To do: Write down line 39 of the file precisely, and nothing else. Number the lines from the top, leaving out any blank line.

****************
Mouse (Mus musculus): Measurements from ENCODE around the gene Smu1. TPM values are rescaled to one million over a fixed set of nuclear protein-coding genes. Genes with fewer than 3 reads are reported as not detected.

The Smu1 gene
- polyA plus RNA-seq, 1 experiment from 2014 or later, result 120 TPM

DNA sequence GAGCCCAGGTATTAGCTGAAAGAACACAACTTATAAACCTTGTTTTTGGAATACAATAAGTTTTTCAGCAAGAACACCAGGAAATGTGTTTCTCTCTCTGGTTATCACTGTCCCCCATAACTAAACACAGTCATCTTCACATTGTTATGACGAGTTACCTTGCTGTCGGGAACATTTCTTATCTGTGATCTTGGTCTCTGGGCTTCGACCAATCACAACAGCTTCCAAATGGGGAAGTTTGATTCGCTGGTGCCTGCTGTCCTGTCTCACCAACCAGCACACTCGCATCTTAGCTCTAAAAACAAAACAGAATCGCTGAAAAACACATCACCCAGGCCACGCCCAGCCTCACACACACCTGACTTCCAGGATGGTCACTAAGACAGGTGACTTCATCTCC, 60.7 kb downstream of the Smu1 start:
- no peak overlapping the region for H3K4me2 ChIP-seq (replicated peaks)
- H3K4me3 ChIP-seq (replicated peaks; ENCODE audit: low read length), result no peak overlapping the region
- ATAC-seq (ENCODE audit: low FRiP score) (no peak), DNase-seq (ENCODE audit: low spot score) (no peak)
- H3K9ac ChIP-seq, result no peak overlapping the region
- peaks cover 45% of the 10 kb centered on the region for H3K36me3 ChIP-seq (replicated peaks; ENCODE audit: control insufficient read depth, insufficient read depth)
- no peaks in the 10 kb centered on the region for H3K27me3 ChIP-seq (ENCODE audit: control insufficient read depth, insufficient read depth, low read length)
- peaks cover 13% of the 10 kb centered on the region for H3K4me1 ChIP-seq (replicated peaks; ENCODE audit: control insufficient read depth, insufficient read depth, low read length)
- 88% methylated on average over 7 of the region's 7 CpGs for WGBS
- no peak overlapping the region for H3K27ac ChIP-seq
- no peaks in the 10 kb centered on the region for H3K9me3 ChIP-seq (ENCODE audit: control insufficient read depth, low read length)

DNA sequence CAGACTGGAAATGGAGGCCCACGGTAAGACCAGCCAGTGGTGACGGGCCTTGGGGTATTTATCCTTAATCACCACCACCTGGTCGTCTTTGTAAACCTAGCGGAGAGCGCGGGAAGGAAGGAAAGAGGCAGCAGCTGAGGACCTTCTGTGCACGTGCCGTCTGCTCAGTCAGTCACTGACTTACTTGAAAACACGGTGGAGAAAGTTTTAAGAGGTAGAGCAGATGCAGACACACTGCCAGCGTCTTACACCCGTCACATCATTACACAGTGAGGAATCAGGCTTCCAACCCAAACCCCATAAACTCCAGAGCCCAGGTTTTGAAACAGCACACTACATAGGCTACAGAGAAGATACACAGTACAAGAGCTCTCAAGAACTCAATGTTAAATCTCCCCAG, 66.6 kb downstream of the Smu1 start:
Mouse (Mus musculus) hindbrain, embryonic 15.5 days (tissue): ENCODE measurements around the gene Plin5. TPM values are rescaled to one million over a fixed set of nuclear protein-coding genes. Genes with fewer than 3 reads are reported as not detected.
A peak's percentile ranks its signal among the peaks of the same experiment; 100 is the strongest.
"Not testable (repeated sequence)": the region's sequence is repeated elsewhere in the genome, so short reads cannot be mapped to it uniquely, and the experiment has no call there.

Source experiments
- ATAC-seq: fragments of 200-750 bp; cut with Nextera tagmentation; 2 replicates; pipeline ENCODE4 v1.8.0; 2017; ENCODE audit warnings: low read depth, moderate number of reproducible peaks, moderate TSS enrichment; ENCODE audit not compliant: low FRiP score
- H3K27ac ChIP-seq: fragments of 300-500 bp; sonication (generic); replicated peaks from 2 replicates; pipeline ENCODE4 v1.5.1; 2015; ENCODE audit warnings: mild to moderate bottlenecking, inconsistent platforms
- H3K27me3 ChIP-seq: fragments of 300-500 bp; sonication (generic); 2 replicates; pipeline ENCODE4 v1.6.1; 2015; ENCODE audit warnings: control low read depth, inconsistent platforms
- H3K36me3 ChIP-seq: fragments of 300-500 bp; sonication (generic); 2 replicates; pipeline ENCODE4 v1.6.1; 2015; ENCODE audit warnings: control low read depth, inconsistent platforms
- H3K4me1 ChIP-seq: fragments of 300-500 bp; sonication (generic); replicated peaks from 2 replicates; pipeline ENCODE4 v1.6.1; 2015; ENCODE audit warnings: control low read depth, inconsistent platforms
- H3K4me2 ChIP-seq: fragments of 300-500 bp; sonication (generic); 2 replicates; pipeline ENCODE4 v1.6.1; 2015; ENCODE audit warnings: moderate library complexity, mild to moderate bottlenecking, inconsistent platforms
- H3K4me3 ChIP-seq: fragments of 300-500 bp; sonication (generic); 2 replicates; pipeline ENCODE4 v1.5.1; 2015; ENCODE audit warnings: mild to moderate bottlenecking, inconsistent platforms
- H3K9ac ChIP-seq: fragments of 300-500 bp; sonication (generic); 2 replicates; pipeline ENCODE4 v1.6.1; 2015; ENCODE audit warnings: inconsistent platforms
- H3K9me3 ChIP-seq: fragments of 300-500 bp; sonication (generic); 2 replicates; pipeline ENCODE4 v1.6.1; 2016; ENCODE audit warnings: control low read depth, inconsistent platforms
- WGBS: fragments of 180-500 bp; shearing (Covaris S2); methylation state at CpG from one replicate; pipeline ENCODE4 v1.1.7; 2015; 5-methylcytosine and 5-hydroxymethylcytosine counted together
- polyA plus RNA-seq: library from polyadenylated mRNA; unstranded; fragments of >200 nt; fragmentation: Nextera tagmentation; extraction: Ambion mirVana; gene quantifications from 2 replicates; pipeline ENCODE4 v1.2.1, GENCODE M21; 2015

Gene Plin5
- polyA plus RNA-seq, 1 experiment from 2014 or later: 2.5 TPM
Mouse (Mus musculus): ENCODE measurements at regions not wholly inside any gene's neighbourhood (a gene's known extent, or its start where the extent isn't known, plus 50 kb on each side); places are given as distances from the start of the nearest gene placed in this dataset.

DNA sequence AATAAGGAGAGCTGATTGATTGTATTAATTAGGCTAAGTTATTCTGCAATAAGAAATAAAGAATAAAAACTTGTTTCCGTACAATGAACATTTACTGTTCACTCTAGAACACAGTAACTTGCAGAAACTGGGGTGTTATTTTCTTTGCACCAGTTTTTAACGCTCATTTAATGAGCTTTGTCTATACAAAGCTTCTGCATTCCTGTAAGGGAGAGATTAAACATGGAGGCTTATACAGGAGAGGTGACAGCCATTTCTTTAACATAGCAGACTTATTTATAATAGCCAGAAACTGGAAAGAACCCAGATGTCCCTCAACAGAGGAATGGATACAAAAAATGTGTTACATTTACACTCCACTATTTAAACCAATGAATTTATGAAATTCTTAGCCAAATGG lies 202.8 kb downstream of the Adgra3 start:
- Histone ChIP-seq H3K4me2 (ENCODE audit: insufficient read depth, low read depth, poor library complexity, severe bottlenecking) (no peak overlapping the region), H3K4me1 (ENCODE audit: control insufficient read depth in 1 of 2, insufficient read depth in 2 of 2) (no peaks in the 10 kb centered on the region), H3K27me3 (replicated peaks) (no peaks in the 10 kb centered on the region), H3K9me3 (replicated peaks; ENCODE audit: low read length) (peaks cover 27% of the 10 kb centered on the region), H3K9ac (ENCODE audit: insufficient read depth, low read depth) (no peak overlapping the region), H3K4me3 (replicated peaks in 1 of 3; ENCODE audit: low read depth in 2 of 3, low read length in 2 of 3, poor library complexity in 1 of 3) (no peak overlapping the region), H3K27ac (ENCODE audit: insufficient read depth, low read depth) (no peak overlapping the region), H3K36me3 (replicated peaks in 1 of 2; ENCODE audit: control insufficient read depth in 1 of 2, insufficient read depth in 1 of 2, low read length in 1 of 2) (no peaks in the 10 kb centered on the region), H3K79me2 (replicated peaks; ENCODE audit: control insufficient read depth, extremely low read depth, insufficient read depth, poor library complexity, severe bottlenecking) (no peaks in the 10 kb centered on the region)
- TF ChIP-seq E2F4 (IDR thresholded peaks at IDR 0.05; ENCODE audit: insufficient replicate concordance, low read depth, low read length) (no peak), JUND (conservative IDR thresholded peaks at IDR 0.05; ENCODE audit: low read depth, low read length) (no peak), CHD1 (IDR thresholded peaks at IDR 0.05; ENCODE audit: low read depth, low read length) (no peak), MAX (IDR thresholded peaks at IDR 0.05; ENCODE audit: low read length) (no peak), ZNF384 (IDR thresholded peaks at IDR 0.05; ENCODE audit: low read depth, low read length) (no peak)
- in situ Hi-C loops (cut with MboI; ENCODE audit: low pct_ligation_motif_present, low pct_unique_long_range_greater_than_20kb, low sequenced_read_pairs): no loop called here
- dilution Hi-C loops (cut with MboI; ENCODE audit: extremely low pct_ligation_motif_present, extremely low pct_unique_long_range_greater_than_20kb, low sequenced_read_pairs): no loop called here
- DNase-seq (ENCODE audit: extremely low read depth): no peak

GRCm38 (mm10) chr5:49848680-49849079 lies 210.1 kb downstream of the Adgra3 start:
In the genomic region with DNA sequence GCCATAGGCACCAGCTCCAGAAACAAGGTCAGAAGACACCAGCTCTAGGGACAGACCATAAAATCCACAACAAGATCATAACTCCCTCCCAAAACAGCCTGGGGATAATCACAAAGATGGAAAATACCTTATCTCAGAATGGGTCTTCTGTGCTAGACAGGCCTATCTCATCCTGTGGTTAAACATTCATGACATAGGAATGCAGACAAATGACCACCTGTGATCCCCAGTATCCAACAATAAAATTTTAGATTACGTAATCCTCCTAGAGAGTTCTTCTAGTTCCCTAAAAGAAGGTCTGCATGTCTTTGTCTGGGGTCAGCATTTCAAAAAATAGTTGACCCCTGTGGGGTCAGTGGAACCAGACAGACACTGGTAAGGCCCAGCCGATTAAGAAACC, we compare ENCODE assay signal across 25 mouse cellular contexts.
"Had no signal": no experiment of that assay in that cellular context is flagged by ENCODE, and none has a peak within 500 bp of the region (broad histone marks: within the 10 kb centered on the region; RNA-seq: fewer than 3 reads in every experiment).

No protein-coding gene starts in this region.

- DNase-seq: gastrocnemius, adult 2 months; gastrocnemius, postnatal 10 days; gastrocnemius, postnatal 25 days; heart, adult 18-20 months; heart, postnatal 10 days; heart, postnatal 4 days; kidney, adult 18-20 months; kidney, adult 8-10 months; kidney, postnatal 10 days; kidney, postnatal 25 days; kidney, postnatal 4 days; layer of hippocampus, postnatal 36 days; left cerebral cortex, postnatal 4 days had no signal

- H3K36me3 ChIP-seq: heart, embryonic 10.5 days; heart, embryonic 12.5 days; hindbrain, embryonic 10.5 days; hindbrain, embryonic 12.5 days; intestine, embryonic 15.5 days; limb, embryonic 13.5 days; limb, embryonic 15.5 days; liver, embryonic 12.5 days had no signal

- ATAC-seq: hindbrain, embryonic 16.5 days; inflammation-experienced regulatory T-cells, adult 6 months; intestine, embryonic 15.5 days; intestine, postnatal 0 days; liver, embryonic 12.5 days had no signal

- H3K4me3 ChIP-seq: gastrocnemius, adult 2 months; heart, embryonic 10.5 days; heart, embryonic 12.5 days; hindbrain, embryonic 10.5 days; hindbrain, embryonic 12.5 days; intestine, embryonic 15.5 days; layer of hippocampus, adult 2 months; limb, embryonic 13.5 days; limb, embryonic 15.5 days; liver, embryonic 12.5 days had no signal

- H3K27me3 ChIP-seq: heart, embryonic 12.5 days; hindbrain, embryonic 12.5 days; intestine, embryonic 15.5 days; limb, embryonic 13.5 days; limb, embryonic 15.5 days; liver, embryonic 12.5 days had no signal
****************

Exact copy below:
- DNase-seq (ENCODE audit: extremely low read depth): no peak